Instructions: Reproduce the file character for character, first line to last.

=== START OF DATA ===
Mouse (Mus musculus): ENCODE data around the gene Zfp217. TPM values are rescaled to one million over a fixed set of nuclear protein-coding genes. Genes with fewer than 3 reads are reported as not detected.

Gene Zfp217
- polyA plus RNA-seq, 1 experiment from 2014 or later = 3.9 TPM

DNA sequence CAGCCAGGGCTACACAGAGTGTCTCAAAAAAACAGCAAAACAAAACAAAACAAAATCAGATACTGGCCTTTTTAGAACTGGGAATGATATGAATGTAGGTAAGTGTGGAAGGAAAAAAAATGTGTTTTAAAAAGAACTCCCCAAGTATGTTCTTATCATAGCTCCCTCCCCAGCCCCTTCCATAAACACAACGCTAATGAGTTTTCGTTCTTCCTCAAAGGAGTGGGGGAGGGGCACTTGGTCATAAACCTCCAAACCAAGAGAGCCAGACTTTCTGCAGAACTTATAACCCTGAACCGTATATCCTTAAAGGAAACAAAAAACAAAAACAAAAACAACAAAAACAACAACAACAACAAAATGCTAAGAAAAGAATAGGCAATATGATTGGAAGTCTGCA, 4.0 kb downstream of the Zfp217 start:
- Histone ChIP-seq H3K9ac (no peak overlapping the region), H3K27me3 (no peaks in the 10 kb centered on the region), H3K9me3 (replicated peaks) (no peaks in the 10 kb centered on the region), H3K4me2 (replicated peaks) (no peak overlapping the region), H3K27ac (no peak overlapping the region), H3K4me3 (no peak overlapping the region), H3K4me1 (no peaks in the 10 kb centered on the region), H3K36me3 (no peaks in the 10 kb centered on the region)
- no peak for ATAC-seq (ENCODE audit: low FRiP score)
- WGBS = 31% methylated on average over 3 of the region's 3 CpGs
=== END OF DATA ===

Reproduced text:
Mouse (Mus musculus): ENCODE data around the gene Zfp217. TPM values are rescaled to one million over a fixed set of nuclear protein-coding genes. Genes with fewer than 3 reads are reported as not detected.

Gene Zfp217
- polyA plus RNA-seq, 1 experiment from 2014 or later = 3.9 TPM

DNA sequence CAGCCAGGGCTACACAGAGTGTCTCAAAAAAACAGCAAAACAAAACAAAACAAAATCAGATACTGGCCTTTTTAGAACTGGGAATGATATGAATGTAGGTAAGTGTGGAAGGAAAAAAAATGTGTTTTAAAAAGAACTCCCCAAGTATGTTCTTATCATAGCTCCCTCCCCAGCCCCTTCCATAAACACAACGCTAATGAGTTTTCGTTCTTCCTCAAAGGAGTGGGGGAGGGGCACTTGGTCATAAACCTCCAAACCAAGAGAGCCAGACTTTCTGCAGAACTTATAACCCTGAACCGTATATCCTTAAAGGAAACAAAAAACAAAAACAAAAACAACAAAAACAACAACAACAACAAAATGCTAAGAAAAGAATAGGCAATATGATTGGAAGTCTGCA, 4.0 kb downstream of the Zfp217 start:
- Histone ChIP-seq H3K9ac (no peak overlapping the region), H3K27me3 (no peaks in the 10 kb centered on the region), H3K9me3 (replicated peaks) (no peaks in the 10 kb centered on the region), H3K4me2 (replicated peaks) (no peak overlapping the region), H3K27ac (no peak overlapping the region), H3K4me3 (no peak overlapping the region), H3K4me1 (no peaks in the 10 kb centered on the region), H3K36me3 (no peaks in the 10 kb centered on the region)
- no peak for ATAC-seq (ENCODE audit: low FRiP score)
- WGBS = 31% methylated on average over 3 of the region's 3 CpGs